The bottom line is, GS users generally don’t like code, and some are even afraid of it—this doesn’t strike me as the audience Corona was targeting to begin with. More on that in a moment.

For developers who DO code (which is all developers who don’t use GameSalad), Corona is a much faster and simpler solution than anything else out there, so that’s who Corona is targeting.

If someone is familiar with an existing scripting language such as PHP, ActionScript, etc. then Corona is a great way for those developers to produce top notch apps without having to climb the Objective-C mountain and stray too far from their current skill-set (or sacrifice performance).

And for those who have climbed the “Objective-C mountain”, then Corona provides a way for those developers to reduce development time by up to 90% without sacrificing the performance.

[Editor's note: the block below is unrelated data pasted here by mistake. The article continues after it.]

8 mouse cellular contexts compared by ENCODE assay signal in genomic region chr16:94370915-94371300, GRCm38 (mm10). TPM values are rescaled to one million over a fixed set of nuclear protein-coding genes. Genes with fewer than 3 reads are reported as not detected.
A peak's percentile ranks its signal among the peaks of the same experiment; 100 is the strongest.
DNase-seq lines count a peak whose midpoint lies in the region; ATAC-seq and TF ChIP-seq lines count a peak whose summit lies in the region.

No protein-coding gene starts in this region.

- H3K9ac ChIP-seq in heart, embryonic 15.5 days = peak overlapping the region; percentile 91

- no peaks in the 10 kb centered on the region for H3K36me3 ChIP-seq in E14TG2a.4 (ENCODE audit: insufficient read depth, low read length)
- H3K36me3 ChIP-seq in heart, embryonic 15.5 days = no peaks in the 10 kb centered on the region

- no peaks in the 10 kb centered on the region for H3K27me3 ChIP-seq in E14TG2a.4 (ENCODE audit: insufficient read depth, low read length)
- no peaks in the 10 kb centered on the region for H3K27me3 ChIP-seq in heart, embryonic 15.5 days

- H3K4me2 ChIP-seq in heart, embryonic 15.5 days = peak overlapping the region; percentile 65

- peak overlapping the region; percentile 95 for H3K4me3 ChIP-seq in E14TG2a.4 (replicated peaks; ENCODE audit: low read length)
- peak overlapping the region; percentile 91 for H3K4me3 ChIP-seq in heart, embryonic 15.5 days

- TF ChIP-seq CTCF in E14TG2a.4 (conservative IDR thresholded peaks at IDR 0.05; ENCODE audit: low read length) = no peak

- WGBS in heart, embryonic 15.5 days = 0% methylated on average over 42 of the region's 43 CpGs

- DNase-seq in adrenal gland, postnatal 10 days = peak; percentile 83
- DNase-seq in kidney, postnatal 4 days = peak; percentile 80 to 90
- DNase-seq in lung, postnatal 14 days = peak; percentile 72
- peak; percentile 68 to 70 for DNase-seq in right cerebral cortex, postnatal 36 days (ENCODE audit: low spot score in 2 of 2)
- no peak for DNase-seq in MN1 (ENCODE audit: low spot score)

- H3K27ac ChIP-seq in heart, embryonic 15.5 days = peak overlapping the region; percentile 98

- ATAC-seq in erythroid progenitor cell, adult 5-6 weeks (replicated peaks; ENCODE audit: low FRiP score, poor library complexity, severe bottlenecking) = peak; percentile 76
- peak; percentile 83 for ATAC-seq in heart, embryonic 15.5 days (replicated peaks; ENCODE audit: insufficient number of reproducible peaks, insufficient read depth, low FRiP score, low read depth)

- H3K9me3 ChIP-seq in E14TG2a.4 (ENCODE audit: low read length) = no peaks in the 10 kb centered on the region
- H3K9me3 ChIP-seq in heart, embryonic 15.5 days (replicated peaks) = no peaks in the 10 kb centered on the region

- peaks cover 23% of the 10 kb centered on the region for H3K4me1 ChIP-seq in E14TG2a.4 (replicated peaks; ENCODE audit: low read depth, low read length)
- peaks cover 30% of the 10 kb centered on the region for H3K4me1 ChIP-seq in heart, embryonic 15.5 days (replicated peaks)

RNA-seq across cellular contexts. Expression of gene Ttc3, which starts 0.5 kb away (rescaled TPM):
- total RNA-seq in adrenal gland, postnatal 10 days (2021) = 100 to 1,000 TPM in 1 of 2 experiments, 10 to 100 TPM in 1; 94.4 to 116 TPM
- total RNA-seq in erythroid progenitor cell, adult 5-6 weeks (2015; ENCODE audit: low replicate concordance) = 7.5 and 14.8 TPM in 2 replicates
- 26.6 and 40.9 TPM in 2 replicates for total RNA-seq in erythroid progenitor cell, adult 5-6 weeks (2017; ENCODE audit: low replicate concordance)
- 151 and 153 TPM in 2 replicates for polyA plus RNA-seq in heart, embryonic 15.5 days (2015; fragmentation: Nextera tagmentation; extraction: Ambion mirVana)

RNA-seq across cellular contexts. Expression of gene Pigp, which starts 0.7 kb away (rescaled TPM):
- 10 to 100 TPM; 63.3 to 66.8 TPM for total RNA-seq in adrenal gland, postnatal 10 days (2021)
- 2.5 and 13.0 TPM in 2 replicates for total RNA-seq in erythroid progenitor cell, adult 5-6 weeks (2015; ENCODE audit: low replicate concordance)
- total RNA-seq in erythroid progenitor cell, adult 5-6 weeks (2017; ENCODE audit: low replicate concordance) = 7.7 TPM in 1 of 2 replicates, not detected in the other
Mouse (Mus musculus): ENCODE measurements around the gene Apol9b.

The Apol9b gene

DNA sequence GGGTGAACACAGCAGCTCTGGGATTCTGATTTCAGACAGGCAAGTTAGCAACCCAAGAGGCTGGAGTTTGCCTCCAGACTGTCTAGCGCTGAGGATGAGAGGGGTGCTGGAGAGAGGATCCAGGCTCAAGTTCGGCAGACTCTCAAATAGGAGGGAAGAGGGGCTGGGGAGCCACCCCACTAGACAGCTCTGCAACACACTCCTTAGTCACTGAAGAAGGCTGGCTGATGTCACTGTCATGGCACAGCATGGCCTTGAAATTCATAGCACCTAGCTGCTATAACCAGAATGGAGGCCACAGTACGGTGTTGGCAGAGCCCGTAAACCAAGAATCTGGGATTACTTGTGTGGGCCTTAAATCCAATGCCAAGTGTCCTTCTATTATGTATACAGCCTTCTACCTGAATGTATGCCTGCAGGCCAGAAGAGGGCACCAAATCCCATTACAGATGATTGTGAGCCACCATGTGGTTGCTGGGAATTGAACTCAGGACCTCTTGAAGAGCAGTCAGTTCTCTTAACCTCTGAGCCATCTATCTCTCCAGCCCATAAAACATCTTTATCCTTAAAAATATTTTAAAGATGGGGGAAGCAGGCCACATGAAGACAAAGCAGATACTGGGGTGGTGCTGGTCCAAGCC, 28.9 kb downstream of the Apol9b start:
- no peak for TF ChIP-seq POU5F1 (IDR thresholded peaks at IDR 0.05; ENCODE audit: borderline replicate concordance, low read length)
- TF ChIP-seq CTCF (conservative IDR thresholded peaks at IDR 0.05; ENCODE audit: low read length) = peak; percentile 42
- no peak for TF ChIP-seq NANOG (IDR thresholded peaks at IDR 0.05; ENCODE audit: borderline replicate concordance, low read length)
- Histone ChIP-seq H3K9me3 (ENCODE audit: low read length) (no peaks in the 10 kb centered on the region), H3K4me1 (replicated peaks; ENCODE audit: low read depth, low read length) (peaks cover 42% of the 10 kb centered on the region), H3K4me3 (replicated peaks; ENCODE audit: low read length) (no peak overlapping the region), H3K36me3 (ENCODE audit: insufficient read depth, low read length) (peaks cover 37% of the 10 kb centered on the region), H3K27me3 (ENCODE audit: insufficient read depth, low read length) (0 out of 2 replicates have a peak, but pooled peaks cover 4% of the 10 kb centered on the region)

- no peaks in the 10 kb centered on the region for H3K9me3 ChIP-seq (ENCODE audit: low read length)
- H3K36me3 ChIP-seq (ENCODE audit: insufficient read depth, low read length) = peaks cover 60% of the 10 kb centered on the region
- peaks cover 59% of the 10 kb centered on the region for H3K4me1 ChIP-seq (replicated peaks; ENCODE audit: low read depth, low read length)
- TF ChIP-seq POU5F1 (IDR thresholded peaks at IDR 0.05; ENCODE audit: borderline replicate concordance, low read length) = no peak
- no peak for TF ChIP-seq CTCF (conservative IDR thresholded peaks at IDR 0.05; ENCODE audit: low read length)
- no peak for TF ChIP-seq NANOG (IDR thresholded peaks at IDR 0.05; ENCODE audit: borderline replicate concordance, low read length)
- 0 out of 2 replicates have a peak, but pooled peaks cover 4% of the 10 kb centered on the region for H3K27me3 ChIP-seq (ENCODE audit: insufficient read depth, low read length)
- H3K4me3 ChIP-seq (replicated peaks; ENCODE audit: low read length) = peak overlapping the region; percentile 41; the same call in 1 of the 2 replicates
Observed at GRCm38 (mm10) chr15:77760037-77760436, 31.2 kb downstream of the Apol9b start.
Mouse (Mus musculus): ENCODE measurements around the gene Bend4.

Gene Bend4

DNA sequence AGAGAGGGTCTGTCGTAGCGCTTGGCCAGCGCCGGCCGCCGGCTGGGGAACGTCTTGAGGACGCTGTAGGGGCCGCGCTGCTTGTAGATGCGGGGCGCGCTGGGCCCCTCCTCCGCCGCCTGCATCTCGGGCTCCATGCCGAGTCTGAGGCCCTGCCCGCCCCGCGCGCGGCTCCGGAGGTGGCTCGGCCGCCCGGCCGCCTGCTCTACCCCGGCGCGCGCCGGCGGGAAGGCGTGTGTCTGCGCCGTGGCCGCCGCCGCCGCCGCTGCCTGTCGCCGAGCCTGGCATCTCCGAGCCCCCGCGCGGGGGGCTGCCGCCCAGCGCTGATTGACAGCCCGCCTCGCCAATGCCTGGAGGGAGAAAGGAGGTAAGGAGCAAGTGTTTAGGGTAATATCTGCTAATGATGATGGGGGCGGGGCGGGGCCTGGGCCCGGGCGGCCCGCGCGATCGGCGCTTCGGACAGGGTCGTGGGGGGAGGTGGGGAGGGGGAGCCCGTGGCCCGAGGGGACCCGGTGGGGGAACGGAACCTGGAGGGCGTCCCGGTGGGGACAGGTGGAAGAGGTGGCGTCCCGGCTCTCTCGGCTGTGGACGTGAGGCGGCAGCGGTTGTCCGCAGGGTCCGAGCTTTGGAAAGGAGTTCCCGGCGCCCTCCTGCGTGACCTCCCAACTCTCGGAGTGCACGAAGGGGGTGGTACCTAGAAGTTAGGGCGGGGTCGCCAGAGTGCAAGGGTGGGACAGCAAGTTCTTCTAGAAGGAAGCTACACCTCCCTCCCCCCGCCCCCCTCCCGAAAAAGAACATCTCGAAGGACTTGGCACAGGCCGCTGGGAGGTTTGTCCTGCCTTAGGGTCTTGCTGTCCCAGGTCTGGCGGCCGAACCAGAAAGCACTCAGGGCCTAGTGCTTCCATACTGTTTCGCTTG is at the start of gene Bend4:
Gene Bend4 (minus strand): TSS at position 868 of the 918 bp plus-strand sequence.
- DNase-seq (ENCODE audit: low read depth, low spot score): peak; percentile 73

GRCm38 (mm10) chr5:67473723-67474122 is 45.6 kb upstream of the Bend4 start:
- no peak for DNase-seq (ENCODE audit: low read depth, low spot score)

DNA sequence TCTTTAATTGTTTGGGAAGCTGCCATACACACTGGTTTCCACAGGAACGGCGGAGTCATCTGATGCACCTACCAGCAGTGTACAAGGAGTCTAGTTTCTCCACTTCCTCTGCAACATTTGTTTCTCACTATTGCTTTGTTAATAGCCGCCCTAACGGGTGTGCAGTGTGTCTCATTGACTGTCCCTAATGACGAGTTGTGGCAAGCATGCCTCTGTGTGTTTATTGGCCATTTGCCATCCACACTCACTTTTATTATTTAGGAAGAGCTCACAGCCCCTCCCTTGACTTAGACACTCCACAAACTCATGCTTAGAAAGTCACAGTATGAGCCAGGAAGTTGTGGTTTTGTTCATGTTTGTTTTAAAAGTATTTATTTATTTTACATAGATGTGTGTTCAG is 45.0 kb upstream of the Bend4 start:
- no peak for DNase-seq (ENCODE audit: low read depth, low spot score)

Corona and GameSalad Target Different Audiences

I look at it this way. From a structural standpoint, with Corona you get a blank slate as with Objective-C and just about any other programming language. As a programmer, you have complete freedom to do whatever you want, however you want.

GameSalad, however, is like a coloring book page. You are bound by the confines of what’s placed in front of you. You have full control of how well the final piece turns out, but you must do it a certain way.

Is this a better option for those who don’t know how to draw? Absolutely! But for artists who have their own way of doing things, a coloring page—no matter how well it’s put together—is simply not something that’s going to allow an artist to use their creativity and express themselves in ways they are used to (or ways they’d even want to, if they were to get used to it).

In the above analogy, GameSalad would target non-artists who either are afraid to learn how to draw, or simply don’t want to, but still want to produce artwork. Corona’s targeting the artists who simply want to get things done quicker and easier while sticking to a medium that’s both familiar and reliable (e.g. Corona’s performance is comparable to that of apps programmed natively in Objective-C, and code is written using the same tools).

What if GameSalad Fixes Performance?